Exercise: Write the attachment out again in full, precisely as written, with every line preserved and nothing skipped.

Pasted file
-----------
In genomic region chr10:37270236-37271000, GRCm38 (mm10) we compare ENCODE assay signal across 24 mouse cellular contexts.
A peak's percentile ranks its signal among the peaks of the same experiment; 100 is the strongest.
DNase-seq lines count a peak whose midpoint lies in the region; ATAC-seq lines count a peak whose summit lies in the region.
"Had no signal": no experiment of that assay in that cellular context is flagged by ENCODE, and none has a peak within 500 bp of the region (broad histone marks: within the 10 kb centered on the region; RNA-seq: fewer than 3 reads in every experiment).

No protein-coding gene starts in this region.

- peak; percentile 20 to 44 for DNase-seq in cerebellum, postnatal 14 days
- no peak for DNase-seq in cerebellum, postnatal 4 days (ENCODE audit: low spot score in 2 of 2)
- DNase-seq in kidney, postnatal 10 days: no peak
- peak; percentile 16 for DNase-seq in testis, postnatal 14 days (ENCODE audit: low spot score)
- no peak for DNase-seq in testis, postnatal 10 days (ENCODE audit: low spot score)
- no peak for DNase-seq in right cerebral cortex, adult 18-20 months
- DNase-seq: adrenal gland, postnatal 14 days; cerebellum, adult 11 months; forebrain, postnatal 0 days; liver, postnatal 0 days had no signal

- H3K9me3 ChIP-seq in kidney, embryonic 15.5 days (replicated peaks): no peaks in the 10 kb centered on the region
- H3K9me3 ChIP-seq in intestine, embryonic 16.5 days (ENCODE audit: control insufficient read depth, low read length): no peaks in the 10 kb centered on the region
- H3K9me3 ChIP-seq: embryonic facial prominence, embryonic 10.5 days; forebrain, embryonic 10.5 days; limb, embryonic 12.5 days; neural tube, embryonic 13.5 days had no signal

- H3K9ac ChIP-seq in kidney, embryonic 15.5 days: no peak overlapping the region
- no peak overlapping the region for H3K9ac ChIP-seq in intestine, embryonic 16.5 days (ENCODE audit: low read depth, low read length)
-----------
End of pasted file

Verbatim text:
In genomic region chr10:37270236-37271000, GRCm38 (mm10) we compare ENCODE assay signal across 24 mouse cellular contexts.
A peak's percentile ranks its signal among the peaks of the same experiment; 100 is the strongest.
DNase-seq lines count a peak whose midpoint lies in the region; ATAC-seq lines count a peak whose summit lies in the region.
"Had no signal": no experiment of that assay in that cellular context is flagged by ENCODE, and none has a peak within 500 bp of the region (broad histone marks: within the 10 kb centered on the region; RNA-seq: fewer than 3 reads in every experiment).

No protein-coding gene starts in this region.

- peak; percentile 20 to 44 for DNase-seq in cerebellum, postnatal 14 days
- no peak for DNase-seq in cerebellum, postnatal 4 days (ENCODE audit: low spot score in 2 of 2)
- DNase-seq in kidney, postnatal 10 days: no peak
- peak; percentile 16 for DNase-seq in testis, postnatal 14 days (ENCODE audit: low spot score)
- no peak for DNase-seq in testis, postnatal 10 days (ENCODE audit: low spot score)
- no peak for DNase-seq in right cerebral cortex, adult 18-20 months
- DNase-seq: adrenal gland, postnatal 14 days; cerebellum, adult 11 months; forebrain, postnatal 0 days; liver, postnatal 0 days had no signal

- H3K9me3 ChIP-seq in kidney, embryonic 15.5 days (replicated peaks): no peaks in the 10 kb centered on the region
- H3K9me3 ChIP-seq in intestine, embryonic 16.5 days (ENCODE audit: control insufficient read depth, low read length): no peaks in the 10 kb centered on the region
- H3K9me3 ChIP-seq: embryonic facial prominence, embryonic 10.5 days; forebrain, embryonic 10.5 days; limb, embryonic 12.5 days; neural tube, embryonic 13.5 days had no signal

- H3K9ac ChIP-seq in kidney, embryonic 15.5 days: no peak overlapping the region
- no peak overlapping the region for H3K9ac ChIP-seq in intestine, embryonic 16.5 days (ENCODE audit: low read depth, low read length)